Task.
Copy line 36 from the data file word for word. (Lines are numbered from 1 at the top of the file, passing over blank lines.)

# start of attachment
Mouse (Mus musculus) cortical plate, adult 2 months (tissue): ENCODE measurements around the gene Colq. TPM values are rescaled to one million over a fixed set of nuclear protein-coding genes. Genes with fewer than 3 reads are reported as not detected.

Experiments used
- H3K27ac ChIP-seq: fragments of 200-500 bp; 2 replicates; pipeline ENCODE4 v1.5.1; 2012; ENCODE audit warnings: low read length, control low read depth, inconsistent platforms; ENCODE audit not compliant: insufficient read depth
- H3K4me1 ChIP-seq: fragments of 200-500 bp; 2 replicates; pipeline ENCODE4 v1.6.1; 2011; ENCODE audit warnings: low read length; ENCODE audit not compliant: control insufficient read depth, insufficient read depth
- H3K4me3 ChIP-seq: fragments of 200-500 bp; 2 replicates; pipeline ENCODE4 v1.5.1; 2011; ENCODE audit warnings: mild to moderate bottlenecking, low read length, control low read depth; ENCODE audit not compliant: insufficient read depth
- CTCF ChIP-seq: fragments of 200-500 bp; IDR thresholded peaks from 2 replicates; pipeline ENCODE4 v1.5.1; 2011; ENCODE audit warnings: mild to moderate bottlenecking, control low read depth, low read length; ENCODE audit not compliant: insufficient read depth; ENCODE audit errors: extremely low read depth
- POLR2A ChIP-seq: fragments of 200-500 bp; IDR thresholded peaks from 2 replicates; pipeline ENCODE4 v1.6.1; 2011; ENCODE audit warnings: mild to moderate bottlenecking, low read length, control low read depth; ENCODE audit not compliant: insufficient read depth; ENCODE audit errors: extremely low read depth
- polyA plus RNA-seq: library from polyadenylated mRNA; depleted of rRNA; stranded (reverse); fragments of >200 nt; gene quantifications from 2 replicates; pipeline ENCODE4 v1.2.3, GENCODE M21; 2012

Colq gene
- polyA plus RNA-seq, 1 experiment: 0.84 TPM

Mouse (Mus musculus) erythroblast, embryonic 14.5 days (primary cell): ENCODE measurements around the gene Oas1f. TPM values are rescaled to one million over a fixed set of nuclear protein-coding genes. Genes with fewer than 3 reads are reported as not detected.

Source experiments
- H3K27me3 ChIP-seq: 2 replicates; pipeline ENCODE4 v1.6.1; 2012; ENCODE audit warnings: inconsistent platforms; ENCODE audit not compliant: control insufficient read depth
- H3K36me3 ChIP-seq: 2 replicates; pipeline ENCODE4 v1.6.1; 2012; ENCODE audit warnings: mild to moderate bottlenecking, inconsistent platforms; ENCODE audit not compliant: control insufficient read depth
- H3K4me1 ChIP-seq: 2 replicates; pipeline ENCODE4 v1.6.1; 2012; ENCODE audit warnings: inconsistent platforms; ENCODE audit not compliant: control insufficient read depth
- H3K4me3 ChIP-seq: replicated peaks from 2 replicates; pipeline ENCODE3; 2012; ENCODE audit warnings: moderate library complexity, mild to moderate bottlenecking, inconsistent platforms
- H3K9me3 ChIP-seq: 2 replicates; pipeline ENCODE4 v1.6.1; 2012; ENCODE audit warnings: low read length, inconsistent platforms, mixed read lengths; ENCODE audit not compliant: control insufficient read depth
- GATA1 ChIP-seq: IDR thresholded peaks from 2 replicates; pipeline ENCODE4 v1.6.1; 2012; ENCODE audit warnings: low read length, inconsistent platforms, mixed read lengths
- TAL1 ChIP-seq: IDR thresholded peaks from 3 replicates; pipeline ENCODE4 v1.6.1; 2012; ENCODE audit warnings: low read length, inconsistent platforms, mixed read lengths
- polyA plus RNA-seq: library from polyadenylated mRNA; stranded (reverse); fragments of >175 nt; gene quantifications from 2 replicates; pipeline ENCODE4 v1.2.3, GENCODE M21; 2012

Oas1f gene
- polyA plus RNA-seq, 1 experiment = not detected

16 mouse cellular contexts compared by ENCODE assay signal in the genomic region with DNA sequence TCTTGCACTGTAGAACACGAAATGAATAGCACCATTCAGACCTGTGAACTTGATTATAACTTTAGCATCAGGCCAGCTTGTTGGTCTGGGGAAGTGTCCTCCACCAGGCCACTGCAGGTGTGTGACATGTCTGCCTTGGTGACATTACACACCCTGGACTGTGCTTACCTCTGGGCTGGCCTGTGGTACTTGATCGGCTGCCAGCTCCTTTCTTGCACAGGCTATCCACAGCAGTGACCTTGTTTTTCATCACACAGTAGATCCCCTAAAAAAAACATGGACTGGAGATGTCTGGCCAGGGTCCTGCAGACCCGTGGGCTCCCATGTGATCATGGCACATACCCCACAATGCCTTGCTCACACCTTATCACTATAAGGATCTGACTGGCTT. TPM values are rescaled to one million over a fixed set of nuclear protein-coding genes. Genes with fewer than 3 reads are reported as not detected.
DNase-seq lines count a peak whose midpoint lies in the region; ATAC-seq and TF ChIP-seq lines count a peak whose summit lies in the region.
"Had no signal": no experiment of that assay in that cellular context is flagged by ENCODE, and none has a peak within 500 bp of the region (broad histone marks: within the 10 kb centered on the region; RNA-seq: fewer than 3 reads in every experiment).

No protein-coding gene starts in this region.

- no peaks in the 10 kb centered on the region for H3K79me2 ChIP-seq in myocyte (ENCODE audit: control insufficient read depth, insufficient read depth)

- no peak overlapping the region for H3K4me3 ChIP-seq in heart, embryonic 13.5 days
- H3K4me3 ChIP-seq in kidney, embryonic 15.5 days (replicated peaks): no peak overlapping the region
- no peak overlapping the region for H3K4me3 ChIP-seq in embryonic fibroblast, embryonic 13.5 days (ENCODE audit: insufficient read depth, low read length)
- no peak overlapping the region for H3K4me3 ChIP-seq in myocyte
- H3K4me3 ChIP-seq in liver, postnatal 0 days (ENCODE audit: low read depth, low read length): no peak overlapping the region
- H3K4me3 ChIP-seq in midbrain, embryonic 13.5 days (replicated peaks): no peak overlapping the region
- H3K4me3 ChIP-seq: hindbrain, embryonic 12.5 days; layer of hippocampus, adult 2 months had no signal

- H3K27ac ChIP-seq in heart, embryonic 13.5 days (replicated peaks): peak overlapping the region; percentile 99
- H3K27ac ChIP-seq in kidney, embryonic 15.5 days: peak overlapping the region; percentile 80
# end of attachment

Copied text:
- H3K27ac ChIP-seq in kidney, embryonic 15.5 days: peak overlapping the region; percentile 80